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Kazakh leader promises change after winning referendum

Image: Reuters Berita 24 English -  Kazakh President Kassym-Jomart Tokayev said on Monday that he would follow through on his plans to push...

Image: Reuters

Berita 24 English - Kazakh President Kassym-Jomart Tokayev said on Monday that he would follow through on his plans to push through democratic reforms in Kazakhstan. This came after a clear majority of voters in a referendum approved the constitutional changes he had proposed.

The Central Election Commission said that 77.18 percent of Sunday's votes were in favor of the changes, which decentralize decision-making in the oil-rich country and take away the title of "national leader" from the former strongman Nursultan Nazarbayev. There were 68,06% of people there.

Tokayev said in a speech on Monday, "We have shown that we are working together to build a new, fair Kazakhstan."

"We need to look at the laws that let a small group of people control most of the country's economic resources and give them special treatment."

Western investors have put hundreds of billions of dollars into the Central Asian country's energy and mining industries because of its political stability. However, in January, deadly civil unrest broke out in the country, and security officials tried to take over.

Analysts said that the referendum was partly a response to these upheavals, which began as a protest against a rise in fuel prices but grew into a broad show of discontent by citizens who have been getting louder about wanting to change an elitist political system.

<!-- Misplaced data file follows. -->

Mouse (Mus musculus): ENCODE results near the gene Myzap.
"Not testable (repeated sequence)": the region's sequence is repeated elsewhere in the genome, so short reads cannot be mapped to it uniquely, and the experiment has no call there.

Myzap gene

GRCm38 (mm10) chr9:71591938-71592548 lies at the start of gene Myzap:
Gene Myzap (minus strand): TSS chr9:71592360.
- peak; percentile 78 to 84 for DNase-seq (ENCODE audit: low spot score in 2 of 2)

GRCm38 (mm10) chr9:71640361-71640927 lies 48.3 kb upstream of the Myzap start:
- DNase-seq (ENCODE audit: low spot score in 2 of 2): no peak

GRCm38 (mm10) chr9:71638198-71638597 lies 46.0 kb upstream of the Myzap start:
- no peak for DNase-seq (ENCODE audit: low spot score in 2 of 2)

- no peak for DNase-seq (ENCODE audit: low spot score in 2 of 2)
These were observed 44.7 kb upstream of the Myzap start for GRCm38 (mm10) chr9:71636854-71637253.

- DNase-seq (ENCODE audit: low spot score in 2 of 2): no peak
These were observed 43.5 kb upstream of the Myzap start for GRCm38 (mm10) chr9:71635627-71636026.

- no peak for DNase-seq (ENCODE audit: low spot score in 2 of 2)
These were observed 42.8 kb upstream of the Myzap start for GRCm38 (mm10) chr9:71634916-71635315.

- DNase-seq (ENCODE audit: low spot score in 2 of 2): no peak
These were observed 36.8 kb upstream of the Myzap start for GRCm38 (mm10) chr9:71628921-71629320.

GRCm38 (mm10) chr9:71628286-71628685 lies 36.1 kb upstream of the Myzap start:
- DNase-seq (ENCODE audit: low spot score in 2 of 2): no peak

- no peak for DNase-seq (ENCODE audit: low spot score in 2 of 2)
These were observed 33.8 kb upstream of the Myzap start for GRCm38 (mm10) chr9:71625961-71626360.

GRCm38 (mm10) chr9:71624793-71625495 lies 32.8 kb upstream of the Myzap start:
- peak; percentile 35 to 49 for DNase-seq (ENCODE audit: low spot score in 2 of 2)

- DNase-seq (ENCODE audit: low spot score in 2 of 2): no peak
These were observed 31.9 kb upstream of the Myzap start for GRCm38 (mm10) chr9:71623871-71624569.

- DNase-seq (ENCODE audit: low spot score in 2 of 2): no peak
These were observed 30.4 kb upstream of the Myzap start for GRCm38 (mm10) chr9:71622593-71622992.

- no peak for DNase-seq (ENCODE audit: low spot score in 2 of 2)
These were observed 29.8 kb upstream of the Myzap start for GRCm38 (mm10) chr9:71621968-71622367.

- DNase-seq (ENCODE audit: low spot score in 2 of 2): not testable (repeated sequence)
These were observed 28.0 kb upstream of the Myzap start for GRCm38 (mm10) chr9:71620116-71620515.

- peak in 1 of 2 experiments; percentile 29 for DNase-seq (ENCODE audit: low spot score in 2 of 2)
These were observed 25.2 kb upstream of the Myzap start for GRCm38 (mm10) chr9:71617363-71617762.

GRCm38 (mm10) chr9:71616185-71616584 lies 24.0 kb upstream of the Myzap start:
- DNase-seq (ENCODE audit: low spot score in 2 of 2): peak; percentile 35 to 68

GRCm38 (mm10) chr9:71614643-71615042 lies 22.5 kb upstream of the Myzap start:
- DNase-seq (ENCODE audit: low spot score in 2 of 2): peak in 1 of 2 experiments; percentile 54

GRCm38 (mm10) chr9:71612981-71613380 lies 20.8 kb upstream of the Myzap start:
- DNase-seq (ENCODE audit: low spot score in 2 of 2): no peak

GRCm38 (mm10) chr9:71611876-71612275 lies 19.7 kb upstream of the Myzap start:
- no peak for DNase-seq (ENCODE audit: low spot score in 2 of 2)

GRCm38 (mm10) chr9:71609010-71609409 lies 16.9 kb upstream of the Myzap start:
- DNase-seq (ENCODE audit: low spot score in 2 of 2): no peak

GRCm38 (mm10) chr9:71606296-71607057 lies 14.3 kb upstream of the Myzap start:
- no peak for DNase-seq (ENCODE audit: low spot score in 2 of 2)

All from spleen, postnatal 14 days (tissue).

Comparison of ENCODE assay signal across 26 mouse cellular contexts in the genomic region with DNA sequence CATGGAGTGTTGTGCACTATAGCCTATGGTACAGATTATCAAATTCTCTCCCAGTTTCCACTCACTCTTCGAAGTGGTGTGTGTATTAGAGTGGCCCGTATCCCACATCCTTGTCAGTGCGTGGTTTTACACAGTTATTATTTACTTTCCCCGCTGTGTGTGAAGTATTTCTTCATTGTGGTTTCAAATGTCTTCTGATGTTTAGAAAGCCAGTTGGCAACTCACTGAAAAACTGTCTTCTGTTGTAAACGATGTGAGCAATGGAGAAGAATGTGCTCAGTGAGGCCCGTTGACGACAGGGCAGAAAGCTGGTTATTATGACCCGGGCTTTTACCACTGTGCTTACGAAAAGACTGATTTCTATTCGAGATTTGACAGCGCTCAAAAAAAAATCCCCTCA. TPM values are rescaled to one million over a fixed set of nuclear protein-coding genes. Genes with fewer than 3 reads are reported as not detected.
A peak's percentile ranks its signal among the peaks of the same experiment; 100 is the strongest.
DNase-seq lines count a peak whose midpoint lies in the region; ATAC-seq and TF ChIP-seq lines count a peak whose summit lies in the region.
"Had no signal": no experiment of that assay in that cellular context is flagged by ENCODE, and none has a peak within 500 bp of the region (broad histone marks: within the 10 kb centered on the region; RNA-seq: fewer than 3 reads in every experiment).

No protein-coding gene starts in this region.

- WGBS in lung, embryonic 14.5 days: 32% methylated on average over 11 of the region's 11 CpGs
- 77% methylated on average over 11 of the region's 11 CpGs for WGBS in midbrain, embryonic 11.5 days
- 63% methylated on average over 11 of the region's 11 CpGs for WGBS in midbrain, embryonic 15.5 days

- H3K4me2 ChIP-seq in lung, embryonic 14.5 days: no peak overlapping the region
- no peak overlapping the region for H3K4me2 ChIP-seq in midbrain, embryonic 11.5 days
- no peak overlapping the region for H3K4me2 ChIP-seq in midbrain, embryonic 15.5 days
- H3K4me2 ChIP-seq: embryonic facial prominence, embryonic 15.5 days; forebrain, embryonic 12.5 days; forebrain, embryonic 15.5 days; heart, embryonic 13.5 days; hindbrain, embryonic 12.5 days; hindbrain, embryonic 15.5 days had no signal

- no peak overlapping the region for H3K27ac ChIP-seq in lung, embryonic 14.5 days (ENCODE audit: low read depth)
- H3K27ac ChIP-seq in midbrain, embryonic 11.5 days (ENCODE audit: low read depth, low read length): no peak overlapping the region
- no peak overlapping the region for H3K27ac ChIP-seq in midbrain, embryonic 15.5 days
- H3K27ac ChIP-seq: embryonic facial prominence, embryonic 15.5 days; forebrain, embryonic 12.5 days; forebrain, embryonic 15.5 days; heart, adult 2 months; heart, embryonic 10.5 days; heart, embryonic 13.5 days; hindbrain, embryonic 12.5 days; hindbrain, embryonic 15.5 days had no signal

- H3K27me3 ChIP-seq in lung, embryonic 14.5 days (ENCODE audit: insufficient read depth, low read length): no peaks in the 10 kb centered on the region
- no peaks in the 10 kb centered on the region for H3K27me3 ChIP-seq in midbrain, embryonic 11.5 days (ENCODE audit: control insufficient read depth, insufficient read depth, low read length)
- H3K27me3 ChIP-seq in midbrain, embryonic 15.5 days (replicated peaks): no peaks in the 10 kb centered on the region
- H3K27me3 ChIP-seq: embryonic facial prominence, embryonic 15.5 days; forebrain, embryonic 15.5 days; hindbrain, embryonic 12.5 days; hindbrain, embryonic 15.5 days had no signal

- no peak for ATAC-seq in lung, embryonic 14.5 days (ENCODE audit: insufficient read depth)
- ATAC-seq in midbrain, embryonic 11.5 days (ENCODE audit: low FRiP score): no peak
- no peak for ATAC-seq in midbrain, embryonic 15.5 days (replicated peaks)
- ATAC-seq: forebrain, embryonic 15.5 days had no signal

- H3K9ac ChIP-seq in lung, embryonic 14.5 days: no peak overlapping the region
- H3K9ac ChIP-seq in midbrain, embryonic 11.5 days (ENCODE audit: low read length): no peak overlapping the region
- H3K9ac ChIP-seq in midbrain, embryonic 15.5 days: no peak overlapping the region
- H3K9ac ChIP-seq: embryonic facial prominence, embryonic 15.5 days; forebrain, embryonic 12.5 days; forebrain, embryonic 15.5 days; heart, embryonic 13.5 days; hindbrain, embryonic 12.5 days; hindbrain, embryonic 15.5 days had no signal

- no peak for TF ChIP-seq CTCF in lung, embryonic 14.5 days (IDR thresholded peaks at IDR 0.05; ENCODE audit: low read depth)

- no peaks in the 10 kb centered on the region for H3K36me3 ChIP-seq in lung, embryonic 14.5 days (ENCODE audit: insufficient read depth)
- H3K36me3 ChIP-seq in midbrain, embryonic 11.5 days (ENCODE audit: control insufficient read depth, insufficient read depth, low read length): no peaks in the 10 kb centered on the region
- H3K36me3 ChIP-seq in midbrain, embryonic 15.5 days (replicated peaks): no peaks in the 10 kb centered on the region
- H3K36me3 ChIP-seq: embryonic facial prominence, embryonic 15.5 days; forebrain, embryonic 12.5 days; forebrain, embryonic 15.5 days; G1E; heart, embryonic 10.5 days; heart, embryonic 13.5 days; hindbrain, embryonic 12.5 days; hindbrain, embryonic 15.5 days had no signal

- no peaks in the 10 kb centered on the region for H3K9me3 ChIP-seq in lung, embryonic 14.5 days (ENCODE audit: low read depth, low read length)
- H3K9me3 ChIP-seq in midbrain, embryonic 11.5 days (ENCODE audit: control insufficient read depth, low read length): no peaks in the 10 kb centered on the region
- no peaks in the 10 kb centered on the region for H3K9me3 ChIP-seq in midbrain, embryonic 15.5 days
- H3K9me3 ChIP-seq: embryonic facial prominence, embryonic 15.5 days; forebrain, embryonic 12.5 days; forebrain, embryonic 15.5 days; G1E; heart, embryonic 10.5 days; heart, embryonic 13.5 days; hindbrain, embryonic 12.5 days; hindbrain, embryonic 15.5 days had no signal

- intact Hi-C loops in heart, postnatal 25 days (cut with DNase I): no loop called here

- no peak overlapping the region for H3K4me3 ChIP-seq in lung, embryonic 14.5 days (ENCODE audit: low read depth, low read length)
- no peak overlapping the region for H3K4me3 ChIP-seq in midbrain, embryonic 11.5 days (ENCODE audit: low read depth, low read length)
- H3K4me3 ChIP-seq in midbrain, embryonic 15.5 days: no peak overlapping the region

Dosym Satpayev, a political analyst, said before the vote, "Tokayev knows this, and that's why, in some ways, he tries to use this referendum to position himself as a man who wants to change something."

Tokayev proposed the reforms after putting down the coup attempt and removing former patron Nazarbayev and his group from important public sector jobs. He also called for higher taxes on the extractive industries and on high-income people.

After being president for 30 years, Nazarbayev gave up the job in 2019 and chose Tokayev to take over.

Tokayev, a 69-year-old diplomat, will also need domestic support to deal with the Ukrainian crisis, which has thrown Kazakhstan's economy into chaos and put it in a tough political position.

Many Kazakhs have been happy with Tokayev's rise to power, but some have criticized his decision to ask a security bloc led by Russia for help to stop the unrest in January. In the eyes of many, this put the Kazakh government in Russia's debt just weeks before Russia invaded Ukraine.

Kazakhstan has been hurt by the sanctions that the West has put on Russia. Its tenge currency dropped almost as much as the rouble did in March before recovering, and logistics have become much harder for Kazakh companies doing business with European counterparts.

Tokayev hasn't said much about the crisis in Ukraine, but he has asked all sides to follow the rules in the U.N. charter.

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